The two official currencies of Cambodia are the Riel and US Dollar. Most small purchases are made in Cambodian Riel, and larger amounts (over a few dollars) are made in US currency. The current exchange rate is about 4,000 Cambodian Riel to one US dollar. You can exchange Thai Baht and Euros in some places as well. Some banks have VISA and Master Card withdrawal services. Travelers checks can also be exchanged.
Money Part 2
Dollars, dollars, everywhere, but you can't spend them all. Be careful when accepting large bills, as there are a few counterfeits out there. Also be warned: dollars with small rips, writing on the bill, or too old will not be accepted anywhere. Don't accept it, don't expect other people to accept it. Cambodian currency can be torn, taped, or look like it was printed at Angkor Wat 1,000 years before, and it's OK to use. There's 4 or 5 ATM machines throughout town, with a $2 and up fee for withdrawls (U.S. Dollars)
Most places don't have any prices marked on items. It is always prudent to ask how much something is, before agreeing to purchase it. In many places, you will be given a price that is several times the normal price. It is then up to you to bargain the price down.
Help, I need a doctor
Medical services are very basic in Kampot, less than basic in Kep (nonexistent on Bokor Mountain), and a bit better in Phnom Penh. Malaria is common in the jungles, but not in Kampot and Kep. Most all drugs can be purchased over the counter at a few dozen pharmacies in Kamot town. Outside of town is the Sonja Kill Hospital, which is considers the best in Southern Cambodia. Also, there are several pharmacies around town where you don't need any perscription. Marany Pharmacy, downtown, speaks English and is very good.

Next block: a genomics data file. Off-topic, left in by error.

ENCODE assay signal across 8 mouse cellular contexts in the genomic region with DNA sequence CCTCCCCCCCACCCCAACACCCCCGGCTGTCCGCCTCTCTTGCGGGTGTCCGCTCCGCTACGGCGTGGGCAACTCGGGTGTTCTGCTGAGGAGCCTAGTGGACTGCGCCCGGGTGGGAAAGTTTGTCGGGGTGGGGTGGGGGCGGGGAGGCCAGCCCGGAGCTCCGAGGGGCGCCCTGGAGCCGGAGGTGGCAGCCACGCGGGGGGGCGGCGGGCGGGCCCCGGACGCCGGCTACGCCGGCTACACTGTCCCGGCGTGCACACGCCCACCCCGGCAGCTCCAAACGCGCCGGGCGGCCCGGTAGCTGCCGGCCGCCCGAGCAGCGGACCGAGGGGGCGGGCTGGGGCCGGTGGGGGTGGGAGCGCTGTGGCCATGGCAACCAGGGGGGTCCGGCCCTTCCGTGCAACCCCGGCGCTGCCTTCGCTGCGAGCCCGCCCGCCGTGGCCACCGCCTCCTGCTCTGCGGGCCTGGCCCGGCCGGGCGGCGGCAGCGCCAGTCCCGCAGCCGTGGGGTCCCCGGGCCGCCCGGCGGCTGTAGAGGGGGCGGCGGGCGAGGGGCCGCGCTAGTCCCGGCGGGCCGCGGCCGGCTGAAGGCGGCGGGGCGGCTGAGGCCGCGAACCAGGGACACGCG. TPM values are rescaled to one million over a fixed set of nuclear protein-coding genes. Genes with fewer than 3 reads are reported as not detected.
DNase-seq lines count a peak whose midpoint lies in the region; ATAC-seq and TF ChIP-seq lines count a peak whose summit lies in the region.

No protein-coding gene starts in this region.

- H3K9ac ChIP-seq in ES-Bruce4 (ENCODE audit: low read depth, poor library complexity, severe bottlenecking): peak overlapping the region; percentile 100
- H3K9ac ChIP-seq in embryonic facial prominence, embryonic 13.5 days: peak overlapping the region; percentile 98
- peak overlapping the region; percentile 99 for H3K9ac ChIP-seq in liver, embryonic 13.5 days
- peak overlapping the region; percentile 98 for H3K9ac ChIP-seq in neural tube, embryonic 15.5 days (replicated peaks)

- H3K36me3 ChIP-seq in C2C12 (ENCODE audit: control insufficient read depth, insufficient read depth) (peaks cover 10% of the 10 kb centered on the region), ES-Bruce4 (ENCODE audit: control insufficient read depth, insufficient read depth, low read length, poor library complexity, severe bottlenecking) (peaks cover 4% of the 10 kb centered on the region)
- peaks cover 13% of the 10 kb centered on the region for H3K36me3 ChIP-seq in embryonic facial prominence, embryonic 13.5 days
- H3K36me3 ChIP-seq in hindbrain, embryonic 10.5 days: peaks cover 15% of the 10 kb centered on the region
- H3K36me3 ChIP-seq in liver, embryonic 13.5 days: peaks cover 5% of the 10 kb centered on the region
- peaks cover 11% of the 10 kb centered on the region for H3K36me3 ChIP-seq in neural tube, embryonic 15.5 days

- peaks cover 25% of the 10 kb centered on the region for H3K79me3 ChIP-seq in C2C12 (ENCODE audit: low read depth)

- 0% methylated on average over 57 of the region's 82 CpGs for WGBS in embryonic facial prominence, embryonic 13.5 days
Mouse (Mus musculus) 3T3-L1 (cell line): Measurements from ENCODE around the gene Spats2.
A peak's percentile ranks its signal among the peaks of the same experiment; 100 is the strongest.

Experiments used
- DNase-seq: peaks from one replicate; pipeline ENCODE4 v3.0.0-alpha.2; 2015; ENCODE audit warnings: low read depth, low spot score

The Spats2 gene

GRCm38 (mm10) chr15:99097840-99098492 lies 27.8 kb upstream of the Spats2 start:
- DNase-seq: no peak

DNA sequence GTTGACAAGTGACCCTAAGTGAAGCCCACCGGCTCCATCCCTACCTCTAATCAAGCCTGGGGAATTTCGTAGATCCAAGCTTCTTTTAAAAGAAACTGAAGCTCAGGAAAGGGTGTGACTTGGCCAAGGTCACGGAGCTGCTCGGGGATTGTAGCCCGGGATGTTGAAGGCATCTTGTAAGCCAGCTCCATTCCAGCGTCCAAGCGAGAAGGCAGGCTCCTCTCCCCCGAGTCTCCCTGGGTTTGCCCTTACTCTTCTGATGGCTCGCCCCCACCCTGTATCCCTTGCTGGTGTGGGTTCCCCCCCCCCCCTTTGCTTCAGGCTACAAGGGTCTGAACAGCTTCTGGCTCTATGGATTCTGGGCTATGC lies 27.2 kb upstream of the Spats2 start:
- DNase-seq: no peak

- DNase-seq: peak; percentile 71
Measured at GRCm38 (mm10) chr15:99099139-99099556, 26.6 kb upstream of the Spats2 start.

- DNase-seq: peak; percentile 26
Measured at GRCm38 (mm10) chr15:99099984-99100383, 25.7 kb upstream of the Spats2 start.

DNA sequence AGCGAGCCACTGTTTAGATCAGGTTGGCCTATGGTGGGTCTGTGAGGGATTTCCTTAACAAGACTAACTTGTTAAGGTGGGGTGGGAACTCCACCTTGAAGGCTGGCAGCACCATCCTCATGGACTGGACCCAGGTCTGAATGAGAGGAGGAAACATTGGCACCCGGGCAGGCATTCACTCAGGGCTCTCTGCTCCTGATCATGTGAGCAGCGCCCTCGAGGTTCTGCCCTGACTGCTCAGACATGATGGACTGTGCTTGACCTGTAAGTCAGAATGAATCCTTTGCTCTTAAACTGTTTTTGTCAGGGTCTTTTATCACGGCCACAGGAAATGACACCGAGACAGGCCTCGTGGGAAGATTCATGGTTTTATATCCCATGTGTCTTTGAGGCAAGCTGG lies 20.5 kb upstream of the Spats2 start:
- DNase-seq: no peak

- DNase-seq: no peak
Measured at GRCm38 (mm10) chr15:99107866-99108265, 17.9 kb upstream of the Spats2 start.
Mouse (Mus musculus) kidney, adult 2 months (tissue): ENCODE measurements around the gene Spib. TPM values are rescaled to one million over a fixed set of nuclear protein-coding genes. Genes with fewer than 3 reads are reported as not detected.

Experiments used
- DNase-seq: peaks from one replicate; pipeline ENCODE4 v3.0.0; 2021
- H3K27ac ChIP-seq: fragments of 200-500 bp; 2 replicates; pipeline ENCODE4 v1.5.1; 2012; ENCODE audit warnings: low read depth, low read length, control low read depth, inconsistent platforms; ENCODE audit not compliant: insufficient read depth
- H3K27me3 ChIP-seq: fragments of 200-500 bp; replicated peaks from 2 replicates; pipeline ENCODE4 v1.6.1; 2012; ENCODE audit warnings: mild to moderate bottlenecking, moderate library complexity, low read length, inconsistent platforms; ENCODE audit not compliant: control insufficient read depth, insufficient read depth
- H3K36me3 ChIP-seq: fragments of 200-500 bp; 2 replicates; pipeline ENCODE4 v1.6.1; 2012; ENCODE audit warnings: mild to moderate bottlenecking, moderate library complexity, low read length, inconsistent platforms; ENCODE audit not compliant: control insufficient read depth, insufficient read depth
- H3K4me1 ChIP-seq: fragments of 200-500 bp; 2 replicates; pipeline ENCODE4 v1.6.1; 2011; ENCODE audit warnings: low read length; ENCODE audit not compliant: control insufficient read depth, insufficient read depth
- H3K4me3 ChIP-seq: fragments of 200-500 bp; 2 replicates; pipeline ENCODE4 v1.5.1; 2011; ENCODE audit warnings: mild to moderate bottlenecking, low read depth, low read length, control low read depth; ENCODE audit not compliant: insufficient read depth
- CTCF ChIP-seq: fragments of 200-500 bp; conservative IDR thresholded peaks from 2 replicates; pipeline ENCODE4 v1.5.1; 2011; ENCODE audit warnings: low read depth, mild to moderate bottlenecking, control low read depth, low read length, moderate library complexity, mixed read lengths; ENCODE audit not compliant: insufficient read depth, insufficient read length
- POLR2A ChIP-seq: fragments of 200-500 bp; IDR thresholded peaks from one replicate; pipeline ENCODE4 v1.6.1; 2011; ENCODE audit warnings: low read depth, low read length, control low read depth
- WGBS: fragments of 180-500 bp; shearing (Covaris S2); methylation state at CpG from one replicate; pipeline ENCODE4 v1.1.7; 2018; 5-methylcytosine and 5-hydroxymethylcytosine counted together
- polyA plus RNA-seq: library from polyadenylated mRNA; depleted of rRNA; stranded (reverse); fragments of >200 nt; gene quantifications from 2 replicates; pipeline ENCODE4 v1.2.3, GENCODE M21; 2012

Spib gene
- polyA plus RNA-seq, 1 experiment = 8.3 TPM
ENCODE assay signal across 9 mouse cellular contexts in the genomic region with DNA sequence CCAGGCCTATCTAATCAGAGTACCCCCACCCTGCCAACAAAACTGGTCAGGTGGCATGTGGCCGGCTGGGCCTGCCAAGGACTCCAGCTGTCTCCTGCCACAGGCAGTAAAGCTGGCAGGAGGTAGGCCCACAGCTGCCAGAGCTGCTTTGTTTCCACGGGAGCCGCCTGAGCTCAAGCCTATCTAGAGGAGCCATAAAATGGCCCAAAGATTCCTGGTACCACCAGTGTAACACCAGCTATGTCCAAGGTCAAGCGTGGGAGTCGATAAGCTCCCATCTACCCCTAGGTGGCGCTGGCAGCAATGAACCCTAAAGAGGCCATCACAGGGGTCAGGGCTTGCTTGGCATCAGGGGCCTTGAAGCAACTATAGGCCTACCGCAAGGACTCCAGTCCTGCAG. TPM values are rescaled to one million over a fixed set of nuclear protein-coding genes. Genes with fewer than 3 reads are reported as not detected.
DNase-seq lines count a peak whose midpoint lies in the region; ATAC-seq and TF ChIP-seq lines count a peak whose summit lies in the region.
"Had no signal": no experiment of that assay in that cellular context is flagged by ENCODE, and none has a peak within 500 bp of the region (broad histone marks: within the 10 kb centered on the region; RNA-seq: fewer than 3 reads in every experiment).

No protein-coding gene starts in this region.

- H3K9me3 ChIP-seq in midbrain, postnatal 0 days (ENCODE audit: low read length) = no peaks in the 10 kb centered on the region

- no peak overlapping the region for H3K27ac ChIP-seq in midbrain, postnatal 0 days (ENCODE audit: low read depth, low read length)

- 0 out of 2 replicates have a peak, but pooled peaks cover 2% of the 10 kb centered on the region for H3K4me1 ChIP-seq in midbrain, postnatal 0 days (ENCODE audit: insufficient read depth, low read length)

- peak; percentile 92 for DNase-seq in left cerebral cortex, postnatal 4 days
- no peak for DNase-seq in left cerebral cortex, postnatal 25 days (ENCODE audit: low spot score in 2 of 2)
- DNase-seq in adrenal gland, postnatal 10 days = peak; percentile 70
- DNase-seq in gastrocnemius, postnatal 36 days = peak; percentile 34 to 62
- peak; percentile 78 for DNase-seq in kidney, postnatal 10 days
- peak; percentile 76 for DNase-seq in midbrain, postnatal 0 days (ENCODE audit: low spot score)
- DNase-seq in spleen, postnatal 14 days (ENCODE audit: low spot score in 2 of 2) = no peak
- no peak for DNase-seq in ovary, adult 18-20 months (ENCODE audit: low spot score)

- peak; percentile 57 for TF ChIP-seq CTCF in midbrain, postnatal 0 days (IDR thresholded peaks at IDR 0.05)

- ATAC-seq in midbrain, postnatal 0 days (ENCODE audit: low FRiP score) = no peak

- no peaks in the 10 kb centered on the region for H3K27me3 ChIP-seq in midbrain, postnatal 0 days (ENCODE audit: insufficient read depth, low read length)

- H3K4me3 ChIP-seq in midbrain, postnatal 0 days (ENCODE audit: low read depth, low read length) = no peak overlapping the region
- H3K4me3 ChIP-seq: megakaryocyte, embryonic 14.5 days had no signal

Customs and Culture
Cambodia is a Buddhist country. Monks walk around in the morning, collecting food and money to maintain the Wats (Buddhist Temples). The Cambodian people are very polite and respectful, and expect the same in return.
Every week or two comes a yearly holiday. Banks and government institutions are closed, but most other places are open for business. In Kampot and Kep, holidays are usually a bit crowded with tourists from Phnom Penh. If you see a holiday comes on a weekend, expect the following Monday to be a holiday as well. Khmers like to party like the rest of us!
Some people have it here, some don't. If you are having it, make sure (guys only) to wrap it up. "Number One" in Cambodia is a condom, not a number, and it costs about 12 cents each. Use it. Free AIDs test at the Sihanouk Ville Hospital.
You can get your Cambodian Visa at any border, if you don't have one already. A tourist visa cost $35 (plus whatever else they can get), and you must have 2 photos. It's good for 30 days and can be renewed once for 30 days for $50, while you're in the country. Also, in Sihanoukville, you can get a visa for Vietnam within hours, and at the best price in the world at the Vietnamese Consulate.
Police are everywhere in Cambodia. But it's usually hard to find one when you need help. Remember, if you want service, the $120 monthly salary of police doesn't cover all their cost. If you need help, expect to pay for it. Kampot and Kep are very safe towns, and most of the legal trouble foreigners have here is when they're drunk.
When calling Cambodia from overseas, the country extension is 855. Any phone number starting with a "0", you should not dial the "0". When calling from within Cambodia, there are very few public phones, but in several hundred places around town, they have free Wi-Fi. You can also buy a tourist SIM in some places using your passport as ID.